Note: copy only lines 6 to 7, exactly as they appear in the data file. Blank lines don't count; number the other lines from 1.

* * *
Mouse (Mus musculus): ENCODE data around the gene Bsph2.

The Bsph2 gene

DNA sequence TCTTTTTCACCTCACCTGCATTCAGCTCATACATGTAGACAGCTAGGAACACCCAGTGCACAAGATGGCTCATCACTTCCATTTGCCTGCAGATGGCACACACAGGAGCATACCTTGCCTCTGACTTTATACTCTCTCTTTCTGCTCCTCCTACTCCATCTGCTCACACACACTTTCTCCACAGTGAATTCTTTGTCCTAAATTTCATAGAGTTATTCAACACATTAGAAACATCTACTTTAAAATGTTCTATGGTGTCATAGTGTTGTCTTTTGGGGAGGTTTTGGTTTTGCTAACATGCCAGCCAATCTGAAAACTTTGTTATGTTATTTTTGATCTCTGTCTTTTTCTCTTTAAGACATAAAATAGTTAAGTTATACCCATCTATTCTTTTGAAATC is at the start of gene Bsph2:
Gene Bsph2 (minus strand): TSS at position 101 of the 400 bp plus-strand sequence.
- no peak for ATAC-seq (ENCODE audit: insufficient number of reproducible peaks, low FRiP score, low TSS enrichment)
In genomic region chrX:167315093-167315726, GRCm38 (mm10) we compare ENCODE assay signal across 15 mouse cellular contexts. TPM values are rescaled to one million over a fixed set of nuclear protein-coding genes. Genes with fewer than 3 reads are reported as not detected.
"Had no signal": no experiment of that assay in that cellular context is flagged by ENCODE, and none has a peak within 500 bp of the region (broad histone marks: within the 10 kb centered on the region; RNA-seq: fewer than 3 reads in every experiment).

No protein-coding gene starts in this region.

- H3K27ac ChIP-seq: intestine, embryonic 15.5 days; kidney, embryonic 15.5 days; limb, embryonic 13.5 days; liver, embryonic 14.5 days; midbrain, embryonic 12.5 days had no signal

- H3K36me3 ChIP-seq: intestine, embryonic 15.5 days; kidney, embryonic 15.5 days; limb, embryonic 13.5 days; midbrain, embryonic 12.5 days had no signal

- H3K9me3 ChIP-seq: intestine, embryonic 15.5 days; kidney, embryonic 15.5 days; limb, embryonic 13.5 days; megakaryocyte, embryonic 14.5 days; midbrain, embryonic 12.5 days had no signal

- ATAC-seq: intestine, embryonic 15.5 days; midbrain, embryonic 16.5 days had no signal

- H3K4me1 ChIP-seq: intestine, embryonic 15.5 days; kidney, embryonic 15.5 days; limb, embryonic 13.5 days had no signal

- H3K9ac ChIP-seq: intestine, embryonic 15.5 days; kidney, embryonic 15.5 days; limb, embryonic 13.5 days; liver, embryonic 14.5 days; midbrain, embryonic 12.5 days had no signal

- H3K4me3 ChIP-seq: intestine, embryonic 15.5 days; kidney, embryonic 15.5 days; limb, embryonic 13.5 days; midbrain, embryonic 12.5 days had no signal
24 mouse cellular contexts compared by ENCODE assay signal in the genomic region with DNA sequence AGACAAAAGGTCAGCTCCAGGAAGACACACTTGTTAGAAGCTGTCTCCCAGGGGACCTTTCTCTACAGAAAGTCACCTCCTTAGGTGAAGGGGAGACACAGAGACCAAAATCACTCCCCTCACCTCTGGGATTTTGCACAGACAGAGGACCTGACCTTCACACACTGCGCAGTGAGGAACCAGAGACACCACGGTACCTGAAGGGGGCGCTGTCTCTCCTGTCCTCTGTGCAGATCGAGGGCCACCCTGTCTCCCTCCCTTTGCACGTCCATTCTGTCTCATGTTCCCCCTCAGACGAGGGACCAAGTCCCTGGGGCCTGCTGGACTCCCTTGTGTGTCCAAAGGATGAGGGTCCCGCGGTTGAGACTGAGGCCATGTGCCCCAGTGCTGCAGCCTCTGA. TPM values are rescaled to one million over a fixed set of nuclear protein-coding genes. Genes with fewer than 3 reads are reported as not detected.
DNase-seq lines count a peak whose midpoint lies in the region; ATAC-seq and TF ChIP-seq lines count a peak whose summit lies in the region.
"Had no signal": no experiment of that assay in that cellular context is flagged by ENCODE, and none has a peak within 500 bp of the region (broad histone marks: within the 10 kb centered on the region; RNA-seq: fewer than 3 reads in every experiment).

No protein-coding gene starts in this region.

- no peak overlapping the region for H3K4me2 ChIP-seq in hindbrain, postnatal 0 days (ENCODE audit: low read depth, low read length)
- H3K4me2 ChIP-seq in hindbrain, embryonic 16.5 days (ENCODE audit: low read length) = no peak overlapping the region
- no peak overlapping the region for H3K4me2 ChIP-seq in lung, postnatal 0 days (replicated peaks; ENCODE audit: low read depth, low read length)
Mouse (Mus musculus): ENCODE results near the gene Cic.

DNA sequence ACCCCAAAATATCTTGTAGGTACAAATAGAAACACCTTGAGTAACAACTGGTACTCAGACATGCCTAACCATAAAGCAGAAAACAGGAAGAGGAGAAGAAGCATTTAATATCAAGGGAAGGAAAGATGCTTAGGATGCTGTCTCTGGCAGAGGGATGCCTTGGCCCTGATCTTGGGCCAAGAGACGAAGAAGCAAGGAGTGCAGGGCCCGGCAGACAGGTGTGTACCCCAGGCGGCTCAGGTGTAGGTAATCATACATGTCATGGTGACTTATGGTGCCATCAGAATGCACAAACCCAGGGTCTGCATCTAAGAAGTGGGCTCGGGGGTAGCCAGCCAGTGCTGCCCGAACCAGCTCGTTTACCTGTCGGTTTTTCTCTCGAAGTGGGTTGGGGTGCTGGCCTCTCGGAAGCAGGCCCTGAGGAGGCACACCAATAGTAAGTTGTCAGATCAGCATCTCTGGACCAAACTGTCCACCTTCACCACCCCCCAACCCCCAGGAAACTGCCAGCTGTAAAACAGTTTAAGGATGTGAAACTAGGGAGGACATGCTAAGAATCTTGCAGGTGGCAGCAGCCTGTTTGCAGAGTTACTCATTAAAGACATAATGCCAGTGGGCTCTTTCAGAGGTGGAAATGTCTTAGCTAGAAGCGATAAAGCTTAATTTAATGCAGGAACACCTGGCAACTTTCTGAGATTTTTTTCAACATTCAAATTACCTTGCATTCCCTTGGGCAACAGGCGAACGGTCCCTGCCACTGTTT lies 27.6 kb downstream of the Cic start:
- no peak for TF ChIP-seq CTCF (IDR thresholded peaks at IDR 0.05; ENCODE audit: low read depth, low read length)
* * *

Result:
In genomic region chrX:167315093-167315726, GRCm38 (mm10) we compare ENCODE assay signal across 15 mouse cellular contexts. TPM values are rescaled to one million over a fixed set of nuclear protein-coding genes. Genes with fewer than 3 reads are reported as not detected.
"Had no signal": no experiment of that assay in that cellular context is flagged by ENCODE, and none has a peak within 500 bp of the region (broad histone marks: within the 10 kb centered on the region; RNA-seq: fewer than 3 reads in every experiment).